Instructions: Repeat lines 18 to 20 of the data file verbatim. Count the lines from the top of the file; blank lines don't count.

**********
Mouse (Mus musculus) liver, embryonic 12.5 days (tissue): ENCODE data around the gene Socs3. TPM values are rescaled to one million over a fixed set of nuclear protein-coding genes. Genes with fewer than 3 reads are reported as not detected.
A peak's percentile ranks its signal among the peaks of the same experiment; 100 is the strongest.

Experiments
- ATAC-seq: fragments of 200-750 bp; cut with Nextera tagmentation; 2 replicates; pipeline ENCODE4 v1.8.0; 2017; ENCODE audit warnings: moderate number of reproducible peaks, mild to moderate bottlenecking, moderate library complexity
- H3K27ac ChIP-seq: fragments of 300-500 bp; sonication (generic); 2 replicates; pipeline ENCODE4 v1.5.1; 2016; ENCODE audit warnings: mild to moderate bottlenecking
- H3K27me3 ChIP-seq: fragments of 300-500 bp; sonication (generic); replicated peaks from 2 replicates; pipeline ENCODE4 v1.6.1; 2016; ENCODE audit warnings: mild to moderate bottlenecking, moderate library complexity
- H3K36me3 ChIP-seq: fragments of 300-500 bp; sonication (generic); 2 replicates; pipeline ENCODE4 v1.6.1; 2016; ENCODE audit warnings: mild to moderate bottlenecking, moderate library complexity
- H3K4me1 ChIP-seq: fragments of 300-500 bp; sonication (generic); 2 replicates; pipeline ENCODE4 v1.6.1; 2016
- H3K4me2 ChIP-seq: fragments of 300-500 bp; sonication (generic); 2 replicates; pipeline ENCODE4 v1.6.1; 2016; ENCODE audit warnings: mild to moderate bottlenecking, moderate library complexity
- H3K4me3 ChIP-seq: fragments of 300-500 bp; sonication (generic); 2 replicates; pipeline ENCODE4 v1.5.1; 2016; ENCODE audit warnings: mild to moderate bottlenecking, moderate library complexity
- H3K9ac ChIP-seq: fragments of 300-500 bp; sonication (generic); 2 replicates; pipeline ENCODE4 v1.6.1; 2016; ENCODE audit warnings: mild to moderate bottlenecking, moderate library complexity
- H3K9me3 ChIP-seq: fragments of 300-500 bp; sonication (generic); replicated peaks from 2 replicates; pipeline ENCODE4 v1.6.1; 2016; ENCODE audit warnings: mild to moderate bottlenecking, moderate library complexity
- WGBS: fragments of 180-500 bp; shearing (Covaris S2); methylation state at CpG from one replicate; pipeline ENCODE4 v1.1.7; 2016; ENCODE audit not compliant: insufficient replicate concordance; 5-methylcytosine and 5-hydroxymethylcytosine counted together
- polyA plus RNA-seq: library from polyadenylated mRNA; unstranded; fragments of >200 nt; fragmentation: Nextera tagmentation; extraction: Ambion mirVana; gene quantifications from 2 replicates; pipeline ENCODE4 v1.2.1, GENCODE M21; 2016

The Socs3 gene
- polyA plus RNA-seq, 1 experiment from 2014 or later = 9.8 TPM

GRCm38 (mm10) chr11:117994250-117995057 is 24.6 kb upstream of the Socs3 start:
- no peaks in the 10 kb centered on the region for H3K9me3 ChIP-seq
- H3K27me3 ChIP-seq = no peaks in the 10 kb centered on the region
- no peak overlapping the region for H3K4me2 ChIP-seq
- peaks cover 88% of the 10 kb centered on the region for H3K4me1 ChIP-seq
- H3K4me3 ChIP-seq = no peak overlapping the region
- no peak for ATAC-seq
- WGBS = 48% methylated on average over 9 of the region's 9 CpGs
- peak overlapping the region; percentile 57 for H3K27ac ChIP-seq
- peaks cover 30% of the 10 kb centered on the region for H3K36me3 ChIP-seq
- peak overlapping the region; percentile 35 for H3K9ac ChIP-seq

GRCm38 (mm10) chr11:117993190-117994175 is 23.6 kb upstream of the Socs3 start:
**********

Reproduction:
- no peaks in the 10 kb centered on the region for H3K9me3 ChIP-seq
- H3K27me3 ChIP-seq = no peaks in the 10 kb centered on the region
- no peak overlapping the region for H3K4me2 ChIP-seq